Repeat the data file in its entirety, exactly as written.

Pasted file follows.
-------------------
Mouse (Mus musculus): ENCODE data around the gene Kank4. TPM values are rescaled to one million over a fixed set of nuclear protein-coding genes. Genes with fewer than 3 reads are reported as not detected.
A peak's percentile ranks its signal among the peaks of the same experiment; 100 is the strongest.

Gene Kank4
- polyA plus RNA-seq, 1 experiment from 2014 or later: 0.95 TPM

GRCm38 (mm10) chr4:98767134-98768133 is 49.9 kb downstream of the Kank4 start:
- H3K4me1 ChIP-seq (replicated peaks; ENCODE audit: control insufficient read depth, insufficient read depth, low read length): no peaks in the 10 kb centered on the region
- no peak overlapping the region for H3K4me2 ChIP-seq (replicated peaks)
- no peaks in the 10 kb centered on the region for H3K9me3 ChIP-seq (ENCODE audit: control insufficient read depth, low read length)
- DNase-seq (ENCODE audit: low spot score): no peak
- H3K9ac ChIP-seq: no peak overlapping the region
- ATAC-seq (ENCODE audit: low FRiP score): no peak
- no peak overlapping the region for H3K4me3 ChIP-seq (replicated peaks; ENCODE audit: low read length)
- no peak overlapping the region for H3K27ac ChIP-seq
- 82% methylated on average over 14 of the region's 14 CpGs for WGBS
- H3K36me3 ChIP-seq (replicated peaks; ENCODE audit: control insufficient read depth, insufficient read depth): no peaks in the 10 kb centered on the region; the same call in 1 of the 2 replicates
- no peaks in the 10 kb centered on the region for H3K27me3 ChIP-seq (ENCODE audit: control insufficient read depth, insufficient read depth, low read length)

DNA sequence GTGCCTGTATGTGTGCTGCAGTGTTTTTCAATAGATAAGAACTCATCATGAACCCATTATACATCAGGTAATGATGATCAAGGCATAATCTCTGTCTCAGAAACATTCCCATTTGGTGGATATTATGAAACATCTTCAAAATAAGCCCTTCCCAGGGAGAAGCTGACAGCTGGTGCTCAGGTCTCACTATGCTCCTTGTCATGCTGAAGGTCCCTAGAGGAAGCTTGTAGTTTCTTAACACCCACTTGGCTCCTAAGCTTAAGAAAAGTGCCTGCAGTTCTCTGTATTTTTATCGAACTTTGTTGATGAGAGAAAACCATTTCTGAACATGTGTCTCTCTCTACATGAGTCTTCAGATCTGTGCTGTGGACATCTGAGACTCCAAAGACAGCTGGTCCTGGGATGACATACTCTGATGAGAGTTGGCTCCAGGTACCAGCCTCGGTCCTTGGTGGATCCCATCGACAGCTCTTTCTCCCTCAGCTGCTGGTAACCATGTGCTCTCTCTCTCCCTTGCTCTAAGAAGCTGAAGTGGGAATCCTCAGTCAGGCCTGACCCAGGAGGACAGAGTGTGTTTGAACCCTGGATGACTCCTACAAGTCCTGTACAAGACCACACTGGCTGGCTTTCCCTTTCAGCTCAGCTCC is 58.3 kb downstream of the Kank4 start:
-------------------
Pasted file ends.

Mouse (Mus musculus): ENCODE data around the gene Kank4. TPM values are rescaled to one million over a fixed set of nuclear protein-coding genes. Genes with fewer than 3 reads are reported as not detected.
A peak's percentile ranks its signal among the peaks of the same experiment; 100 is the strongest.

Gene Kank4
- polyA plus RNA-seq, 1 experiment from 2014 or later: 0.95 TPM

GRCm38 (mm10) chr4:98767134-98768133 is 49.9 kb downstream of the Kank4 start:
- H3K4me1 ChIP-seq (replicated peaks; ENCODE audit: control insufficient read depth, insufficient read depth, low read length): no peaks in the 10 kb centered on the region
- no peak overlapping the region for H3K4me2 ChIP-seq (replicated peaks)
- no peaks in the 10 kb centered on the region for H3K9me3 ChIP-seq (ENCODE audit: control insufficient read depth, low read length)
- DNase-seq (ENCODE audit: low spot score): no peak
- H3K9ac ChIP-seq: no peak overlapping the region
- ATAC-seq (ENCODE audit: low FRiP score): no peak
- no peak overlapping the region for H3K4me3 ChIP-seq (replicated peaks; ENCODE audit: low read length)
- no peak overlapping the region for H3K27ac ChIP-seq
- 82% methylated on average over 14 of the region's 14 CpGs for WGBS
- H3K36me3 ChIP-seq (replicated peaks; ENCODE audit: control insufficient read depth, insufficient read depth): no peaks in the 10 kb centered on the region; the same call in 1 of the 2 replicates
- no peaks in the 10 kb centered on the region for H3K27me3 ChIP-seq (ENCODE audit: control insufficient read depth, insufficient read depth, low read length)

DNA sequence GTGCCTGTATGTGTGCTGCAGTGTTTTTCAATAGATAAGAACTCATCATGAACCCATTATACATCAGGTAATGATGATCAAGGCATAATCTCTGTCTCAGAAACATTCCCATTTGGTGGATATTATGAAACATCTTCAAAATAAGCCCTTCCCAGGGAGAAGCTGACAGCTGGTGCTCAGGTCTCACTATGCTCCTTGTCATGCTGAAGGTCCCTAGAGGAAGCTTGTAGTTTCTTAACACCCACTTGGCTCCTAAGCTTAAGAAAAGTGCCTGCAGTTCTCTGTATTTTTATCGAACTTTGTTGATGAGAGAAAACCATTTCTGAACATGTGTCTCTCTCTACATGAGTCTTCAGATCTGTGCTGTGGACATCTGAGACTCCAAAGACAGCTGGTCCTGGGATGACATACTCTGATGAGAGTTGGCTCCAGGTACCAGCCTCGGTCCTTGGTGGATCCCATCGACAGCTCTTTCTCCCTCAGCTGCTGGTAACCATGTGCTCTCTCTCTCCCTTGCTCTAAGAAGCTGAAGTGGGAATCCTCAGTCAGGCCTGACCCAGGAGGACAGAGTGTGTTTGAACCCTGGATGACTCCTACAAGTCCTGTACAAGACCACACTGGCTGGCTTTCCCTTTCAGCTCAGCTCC is 58.3 kb downstream of the Kank4 start: